The estrogen receptor (ER), of which there are two forms, ERalpha and ERbeta, is a ligand-modulated transcription factor important in both normal biology and as a target for agents to prevent and treat breast cancer. Crystallographic studies of the ERalpha ligand-binding domain suggest that Leu-536 may be involved in hydrophobic interactions at the start of a helix, "helix 12," that is crucial in the agonist-stimulated activity of ERalpha, as well as in the ability of antagonists to block the activity of ERalpha. We found that certain mutations of Leu-536 increased the ligand-independent activity of ERalpha although greatly reducing or eliminating the agonist activity of 17beta-estradiol (E2) and 4-hydroxytamoxifen (4OHT), on an estrogen response element-driven and an AP-1-driven reporter. The mutations impaired the interaction of the ER ligand-binding domain with the SRC1 receptor-interacting domain in a mammalian two-hybrid system. When tested in the yeast two-hybrid system, mutation of Leu-536 increased the basal reactivity of ERalpha to probes that recognize the agonist-bound conformation but did not significantly alter its reactivity to these probes in the presence of E2. Most interestingly, mutation of Leu-536 reduced the interaction of the 4OHT-bound ERalpha and increased the reactivity of the raloxifene- or ICI 182,780-bound ERalpha, with probes that recognize the 4OHT-bound ERalpha conformation in a yeast two-hybrid system. These results show that Leu-536 is critical in coupling the binding of ligand to the modulation of the conformation and activity of ERalpha.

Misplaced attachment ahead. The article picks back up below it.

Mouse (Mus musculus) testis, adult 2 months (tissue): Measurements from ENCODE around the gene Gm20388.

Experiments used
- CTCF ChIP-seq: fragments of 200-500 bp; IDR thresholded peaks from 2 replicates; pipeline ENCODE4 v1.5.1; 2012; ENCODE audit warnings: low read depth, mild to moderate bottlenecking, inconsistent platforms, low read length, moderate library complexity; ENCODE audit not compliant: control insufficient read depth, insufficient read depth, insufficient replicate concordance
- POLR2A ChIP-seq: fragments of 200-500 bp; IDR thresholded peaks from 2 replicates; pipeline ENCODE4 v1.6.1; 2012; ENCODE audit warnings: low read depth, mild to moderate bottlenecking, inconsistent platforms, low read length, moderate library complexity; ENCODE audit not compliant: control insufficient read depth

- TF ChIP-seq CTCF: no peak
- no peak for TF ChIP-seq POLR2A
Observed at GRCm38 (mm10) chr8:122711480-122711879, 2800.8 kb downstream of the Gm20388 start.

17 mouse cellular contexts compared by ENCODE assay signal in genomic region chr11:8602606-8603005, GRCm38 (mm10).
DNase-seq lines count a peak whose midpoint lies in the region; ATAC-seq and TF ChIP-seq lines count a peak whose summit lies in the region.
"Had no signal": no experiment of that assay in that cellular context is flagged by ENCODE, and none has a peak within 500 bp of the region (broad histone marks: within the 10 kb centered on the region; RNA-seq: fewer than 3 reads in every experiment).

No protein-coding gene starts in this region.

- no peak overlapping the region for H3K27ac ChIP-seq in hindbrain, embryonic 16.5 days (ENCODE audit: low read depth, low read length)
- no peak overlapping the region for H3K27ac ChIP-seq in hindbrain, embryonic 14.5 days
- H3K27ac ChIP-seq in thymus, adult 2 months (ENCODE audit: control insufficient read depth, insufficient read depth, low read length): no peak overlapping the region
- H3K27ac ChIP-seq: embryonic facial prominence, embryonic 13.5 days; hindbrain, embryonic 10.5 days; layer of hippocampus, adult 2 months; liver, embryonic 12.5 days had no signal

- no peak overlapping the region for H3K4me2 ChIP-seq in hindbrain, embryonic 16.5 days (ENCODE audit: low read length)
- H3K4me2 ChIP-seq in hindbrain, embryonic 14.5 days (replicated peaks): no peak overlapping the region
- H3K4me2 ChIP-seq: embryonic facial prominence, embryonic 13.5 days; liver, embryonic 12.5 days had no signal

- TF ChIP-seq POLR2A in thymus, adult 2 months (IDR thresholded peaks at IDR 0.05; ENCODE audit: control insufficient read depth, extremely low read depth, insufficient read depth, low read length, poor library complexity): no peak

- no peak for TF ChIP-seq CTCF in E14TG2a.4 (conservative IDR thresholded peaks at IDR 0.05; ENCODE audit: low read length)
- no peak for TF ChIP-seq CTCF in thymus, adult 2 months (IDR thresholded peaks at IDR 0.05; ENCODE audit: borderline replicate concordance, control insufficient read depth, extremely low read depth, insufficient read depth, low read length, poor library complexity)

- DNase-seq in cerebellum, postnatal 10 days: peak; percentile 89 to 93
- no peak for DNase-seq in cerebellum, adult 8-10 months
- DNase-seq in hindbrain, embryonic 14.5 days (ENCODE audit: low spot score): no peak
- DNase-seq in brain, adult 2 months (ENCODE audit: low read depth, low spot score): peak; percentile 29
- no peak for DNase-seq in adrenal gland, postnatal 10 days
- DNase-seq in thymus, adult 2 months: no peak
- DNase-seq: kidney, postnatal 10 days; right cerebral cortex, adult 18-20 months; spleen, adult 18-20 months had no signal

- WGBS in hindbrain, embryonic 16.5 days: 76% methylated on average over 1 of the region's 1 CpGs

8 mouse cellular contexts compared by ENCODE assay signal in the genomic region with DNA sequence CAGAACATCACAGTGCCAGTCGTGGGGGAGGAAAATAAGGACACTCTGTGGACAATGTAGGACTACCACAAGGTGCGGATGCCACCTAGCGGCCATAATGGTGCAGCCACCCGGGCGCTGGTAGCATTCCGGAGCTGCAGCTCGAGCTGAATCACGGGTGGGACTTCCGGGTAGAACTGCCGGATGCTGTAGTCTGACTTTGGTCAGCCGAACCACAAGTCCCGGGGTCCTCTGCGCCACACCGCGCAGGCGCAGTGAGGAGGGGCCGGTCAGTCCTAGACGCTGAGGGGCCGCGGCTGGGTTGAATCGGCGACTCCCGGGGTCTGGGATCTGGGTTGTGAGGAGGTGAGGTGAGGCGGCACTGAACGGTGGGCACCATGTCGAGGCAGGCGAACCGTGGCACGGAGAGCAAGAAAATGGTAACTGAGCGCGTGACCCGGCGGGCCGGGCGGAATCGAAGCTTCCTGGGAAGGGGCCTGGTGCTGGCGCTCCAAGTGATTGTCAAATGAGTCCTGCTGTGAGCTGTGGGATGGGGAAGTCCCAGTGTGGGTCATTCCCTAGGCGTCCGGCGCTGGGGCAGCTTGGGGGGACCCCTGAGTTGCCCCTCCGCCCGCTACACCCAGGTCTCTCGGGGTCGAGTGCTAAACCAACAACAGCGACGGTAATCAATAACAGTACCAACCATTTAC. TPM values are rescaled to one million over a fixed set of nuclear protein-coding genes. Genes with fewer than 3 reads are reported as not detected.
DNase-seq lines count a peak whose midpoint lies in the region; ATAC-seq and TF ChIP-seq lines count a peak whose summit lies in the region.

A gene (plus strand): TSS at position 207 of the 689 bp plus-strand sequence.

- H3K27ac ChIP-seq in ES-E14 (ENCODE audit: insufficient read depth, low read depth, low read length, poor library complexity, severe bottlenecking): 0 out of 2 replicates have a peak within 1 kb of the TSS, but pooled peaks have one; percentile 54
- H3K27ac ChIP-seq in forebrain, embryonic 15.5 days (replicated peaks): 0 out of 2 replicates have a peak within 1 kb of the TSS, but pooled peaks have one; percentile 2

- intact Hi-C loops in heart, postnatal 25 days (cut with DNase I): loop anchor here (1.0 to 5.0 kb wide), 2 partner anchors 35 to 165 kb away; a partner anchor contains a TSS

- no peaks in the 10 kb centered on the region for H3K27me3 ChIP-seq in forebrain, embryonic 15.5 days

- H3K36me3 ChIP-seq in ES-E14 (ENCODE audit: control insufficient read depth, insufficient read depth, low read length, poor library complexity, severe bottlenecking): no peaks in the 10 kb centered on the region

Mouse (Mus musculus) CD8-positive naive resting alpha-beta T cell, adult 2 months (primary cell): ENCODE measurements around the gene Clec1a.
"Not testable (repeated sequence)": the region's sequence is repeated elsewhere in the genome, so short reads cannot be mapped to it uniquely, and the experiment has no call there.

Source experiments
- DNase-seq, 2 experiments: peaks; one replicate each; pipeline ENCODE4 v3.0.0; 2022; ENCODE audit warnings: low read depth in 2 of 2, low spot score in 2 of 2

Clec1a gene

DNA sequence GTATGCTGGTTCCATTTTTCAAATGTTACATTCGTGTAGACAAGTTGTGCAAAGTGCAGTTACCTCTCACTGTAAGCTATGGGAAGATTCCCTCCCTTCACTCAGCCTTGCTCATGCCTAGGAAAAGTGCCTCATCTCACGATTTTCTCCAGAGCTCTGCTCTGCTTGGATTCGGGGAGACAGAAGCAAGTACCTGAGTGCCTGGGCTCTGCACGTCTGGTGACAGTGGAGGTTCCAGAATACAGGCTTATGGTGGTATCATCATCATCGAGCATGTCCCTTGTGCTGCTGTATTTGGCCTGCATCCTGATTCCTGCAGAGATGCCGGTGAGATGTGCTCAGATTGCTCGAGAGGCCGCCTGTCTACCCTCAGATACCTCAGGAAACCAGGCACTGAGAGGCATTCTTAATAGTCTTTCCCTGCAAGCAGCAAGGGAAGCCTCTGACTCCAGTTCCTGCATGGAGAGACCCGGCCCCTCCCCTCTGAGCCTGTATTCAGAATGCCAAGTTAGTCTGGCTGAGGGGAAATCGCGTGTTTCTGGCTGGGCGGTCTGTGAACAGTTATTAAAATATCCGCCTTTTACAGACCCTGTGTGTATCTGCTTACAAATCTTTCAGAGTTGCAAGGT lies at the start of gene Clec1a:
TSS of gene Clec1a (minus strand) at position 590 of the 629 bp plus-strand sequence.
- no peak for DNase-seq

PMID: 12736255
ISSN: 0021-9258
CID: 2005512